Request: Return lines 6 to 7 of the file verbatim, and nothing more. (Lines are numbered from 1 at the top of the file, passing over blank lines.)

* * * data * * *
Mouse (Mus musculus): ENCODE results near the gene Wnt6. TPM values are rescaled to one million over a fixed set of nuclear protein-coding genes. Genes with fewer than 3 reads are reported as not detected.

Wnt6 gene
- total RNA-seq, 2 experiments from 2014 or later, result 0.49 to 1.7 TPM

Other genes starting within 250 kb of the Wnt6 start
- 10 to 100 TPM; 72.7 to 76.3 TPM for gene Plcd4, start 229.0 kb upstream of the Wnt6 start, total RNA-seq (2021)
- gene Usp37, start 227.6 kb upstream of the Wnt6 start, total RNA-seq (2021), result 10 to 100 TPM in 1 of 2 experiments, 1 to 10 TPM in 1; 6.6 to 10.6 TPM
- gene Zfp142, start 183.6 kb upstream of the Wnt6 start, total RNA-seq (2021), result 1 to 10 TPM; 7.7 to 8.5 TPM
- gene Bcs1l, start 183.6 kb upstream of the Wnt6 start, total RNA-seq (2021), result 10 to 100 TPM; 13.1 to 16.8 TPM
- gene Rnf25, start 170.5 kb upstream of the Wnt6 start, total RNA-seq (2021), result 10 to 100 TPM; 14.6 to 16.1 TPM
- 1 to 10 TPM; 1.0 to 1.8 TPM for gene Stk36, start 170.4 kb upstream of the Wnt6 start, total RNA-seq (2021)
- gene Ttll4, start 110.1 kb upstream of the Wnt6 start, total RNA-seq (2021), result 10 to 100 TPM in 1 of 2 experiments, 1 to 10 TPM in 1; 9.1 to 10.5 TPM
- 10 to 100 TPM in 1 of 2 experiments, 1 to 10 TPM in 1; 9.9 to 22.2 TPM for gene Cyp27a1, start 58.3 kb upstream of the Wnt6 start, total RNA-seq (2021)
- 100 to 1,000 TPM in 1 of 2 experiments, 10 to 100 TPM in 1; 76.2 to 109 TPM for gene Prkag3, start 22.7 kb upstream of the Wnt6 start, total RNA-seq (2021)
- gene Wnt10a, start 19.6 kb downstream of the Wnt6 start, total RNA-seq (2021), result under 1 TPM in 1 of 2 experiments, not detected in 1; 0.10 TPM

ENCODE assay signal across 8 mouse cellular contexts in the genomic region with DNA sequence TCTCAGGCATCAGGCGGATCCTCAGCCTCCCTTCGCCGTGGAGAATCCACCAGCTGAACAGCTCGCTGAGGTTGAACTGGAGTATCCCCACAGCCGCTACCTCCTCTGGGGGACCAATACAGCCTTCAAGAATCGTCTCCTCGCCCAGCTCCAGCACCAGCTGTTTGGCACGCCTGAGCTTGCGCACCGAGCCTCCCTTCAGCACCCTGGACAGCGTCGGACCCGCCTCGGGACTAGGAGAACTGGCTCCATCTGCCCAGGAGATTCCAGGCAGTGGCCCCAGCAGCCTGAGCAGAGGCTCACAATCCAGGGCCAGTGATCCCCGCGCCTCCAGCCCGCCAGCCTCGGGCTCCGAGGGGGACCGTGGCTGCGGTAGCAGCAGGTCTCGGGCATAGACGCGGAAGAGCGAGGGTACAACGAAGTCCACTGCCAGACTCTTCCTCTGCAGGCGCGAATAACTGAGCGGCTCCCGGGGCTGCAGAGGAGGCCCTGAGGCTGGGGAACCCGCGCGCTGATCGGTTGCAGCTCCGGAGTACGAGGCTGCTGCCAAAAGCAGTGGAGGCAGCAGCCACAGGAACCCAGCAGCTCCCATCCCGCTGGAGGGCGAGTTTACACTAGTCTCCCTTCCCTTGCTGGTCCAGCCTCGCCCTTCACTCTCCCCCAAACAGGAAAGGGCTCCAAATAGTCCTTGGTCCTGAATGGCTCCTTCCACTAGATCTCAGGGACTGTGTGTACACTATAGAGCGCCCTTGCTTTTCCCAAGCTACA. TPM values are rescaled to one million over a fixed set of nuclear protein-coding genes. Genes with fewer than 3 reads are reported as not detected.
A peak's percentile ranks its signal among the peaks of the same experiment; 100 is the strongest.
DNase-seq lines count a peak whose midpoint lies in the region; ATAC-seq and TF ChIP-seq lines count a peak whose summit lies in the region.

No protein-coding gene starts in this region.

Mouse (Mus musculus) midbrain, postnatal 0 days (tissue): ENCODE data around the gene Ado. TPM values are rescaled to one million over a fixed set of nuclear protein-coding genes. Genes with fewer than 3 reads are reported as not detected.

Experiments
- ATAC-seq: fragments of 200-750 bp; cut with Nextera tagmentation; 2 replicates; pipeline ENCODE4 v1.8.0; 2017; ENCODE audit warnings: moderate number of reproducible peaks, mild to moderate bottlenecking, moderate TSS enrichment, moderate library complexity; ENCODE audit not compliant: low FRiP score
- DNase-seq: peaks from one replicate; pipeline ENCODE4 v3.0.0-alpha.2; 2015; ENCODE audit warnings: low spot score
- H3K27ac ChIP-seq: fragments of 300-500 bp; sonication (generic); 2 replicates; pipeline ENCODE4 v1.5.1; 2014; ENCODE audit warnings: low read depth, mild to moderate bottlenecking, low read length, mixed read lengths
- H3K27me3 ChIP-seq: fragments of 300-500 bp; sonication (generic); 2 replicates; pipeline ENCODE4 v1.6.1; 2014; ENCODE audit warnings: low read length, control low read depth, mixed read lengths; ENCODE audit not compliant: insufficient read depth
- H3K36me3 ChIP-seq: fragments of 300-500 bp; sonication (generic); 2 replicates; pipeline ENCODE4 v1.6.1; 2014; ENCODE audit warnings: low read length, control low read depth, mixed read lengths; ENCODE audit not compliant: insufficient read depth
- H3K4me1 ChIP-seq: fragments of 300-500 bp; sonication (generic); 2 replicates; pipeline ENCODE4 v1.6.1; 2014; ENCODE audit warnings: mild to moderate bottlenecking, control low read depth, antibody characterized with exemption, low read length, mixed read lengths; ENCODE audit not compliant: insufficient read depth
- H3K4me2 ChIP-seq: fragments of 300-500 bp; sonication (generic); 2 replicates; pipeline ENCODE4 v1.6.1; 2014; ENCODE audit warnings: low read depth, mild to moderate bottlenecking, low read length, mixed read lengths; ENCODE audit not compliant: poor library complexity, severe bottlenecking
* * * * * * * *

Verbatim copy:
- gene Usp37, start 227.6 kb upstream of the Wnt6 start, total RNA-seq (2021), result 10 to 100 TPM in 1 of 2 experiments, 1 to 10 TPM in 1; 6.6 to 10.6 TPM
- gene Zfp142, start 183.6 kb upstream of the Wnt6 start, total RNA-seq (2021), result 1 to 10 TPM; 7.7 to 8.5 TPM